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Active RFID

By rfid11 ·
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More on Active RFID tags

by rfid11 In reply to Active RFID

<p class="MsoNormal"><font face="Times new roman" size="3">Active RFID badges are self-powered, and rely upon their internal power sources instead of RF energy from a reader. Since there is no universal standard for active RFID, there are many competing designs for active RFID systems. For example, some systems rely on making badges resonate at different frequencies. Badges could be distinguished by focusing on different frequencies. Some systems rely on badges actively transmitting all the time. Others are more reader-oriented, where the reader controls the entire transaction. The reader actively queries for the presence of certain badges. The badges, if present, could then signal their presence, either through oscillating at varying frequencies or transmitting data through transceivers. </font></p>
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<p class="MsoNormal"><font face="Times new roman" size="3"><a href="">Active RFID</a></font></p>

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Active RFID and personnel accountability

by rfid11 In reply to Active RFID

<p><font size="3"><font face="Times New Roman">It?s been said that if you think safety is expensive, try an accident. Growing demand for safety in workplaces around the world has resulted in tighter regulations. Keeping track of people and equipment for safety and security can be a personnel-intensive, time-consuming undertaking that diverts attention from an organization?s primary business activities. Attempts to automate these basic, but not directly profit-generating, tasks are reflected in a wide range of products. Bar-code and card-based systems dominate the marketplace. However, RFID enjoys several advantages over bar-code systems that make it a better choice for many security and safety situations.<?xml:namespace prefix =" o" ns =" "urn:schemas-microsoft-com:office:office"" /></font></font></p>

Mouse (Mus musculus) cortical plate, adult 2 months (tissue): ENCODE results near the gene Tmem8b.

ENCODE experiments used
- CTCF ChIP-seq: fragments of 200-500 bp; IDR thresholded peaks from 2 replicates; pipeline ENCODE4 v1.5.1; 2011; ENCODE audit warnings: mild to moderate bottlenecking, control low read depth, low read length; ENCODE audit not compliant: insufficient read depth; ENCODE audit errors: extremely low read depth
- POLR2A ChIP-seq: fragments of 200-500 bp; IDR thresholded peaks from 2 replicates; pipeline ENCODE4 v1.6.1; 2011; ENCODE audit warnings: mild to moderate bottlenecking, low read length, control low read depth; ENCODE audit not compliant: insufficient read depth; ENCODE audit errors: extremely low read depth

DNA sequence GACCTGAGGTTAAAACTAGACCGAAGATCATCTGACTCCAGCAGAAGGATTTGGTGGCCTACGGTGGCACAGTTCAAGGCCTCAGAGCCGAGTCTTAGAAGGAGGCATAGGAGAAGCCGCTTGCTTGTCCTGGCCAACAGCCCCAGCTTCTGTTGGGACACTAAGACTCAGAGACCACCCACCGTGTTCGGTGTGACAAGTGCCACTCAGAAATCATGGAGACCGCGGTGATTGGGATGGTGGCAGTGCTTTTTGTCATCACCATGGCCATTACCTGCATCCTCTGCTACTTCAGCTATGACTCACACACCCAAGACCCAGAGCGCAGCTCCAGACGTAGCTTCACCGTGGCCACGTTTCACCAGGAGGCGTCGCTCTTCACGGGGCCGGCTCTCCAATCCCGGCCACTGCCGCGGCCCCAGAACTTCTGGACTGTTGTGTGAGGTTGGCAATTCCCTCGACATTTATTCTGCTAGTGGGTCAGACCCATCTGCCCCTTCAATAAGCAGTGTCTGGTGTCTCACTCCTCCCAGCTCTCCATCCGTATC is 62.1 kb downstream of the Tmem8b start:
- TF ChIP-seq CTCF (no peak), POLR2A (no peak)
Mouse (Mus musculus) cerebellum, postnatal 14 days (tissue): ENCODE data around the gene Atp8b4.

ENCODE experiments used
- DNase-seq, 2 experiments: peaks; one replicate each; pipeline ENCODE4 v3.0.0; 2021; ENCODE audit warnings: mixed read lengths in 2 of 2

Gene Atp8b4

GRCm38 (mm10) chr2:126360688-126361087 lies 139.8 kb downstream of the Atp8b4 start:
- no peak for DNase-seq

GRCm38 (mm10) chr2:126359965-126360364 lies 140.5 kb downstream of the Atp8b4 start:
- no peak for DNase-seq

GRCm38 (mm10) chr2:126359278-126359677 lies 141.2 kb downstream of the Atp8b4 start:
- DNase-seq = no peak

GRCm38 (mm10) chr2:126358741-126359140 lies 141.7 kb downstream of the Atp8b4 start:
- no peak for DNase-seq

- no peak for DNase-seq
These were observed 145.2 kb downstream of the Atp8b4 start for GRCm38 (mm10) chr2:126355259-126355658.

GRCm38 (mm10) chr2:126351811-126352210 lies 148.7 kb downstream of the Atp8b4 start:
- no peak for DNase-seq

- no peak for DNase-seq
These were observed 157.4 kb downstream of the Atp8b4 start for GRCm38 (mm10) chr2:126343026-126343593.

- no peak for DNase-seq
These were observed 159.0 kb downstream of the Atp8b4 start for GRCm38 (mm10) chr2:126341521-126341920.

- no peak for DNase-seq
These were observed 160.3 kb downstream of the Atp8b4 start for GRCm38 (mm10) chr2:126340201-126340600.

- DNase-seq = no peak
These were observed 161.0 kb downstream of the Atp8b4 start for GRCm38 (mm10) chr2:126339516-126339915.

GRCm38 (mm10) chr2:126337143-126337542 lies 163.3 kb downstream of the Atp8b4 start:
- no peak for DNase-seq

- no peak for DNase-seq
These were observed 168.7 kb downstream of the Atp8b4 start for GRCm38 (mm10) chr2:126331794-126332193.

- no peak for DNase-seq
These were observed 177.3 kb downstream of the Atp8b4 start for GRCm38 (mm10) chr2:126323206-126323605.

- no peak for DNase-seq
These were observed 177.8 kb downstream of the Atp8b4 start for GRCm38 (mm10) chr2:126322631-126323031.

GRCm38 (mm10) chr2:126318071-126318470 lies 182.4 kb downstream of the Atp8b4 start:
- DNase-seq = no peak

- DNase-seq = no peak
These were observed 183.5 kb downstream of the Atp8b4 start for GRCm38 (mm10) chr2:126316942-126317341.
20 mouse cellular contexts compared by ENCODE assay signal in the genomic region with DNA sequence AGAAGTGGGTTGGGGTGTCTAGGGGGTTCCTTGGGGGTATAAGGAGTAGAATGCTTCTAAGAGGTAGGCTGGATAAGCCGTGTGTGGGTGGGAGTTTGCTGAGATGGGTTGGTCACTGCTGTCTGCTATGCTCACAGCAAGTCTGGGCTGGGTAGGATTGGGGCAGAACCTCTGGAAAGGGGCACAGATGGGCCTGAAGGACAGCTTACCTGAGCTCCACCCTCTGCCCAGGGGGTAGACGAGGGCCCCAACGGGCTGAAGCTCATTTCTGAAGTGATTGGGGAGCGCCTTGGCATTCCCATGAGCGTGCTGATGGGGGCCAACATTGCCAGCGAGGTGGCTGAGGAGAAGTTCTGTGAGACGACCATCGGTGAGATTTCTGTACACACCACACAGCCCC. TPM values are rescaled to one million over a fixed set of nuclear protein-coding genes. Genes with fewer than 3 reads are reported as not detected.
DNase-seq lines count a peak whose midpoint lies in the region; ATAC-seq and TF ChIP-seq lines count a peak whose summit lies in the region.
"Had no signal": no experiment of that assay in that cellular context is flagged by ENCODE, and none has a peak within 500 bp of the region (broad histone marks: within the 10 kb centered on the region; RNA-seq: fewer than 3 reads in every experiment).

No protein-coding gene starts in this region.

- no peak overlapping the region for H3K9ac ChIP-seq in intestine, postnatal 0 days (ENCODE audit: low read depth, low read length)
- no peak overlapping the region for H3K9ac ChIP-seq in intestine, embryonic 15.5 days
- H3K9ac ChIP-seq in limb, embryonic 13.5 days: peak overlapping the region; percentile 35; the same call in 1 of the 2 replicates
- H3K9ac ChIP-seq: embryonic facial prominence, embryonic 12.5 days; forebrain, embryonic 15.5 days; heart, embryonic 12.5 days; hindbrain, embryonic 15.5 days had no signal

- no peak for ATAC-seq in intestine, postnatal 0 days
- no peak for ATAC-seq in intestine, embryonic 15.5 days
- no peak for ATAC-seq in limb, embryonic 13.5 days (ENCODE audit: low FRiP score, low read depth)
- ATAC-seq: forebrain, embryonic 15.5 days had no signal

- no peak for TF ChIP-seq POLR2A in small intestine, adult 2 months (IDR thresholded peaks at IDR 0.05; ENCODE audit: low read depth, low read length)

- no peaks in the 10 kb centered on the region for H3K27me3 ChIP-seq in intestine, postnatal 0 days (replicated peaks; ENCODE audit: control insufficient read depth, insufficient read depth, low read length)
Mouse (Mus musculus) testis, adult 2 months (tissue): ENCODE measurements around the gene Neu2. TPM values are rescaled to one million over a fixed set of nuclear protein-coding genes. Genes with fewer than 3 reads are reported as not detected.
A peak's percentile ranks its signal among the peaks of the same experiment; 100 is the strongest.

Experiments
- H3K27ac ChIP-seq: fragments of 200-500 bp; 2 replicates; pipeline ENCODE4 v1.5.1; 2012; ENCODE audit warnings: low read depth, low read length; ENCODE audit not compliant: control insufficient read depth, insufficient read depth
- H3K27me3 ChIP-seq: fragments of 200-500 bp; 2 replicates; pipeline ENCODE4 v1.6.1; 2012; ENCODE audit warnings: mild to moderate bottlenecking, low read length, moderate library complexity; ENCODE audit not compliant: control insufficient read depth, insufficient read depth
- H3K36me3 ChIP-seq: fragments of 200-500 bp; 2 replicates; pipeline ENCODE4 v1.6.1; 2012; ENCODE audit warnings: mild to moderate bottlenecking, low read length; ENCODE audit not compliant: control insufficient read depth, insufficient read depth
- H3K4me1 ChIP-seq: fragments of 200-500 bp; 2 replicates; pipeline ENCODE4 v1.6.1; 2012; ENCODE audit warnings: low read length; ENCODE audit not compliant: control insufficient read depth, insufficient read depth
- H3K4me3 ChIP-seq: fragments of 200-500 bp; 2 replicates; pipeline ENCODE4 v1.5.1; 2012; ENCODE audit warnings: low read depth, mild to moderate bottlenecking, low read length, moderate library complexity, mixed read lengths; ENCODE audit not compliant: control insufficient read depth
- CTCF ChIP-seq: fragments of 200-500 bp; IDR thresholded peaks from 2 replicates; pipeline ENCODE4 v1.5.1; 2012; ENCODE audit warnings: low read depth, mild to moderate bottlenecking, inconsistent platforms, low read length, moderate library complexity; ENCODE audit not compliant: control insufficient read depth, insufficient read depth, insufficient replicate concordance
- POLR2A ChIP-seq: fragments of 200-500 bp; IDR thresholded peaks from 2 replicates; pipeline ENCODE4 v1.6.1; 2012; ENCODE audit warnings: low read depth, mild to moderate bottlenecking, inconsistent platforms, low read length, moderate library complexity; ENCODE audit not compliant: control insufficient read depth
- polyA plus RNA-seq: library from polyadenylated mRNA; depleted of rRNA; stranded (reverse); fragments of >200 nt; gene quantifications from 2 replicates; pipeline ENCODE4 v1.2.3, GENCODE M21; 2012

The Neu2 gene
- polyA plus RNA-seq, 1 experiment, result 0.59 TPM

<p><font size="3"><font face="Times New Roman">RFID comes in two flavors: passive and active.<span>  </span>Passive RFID has a reading range of ~1 ft. and is widely used in supply chain and logistics systems. The main advantage is that the tags need not be visible from the reader?s position (e.g., to avoid the loss of expensive tools, you can embed tags in the metal).</font></font></p>
<p><font size="3"><font face="Times New Roman">In an active RFID system the tags have their own power source and transmitter. An active tag can be read up to 300 ft. away, thus broadening the applicability of an RFID system. </font></font></p>
<p><font size="3"><font face="Times New Roman"><a href="">Active RFID</a></font></font></p>

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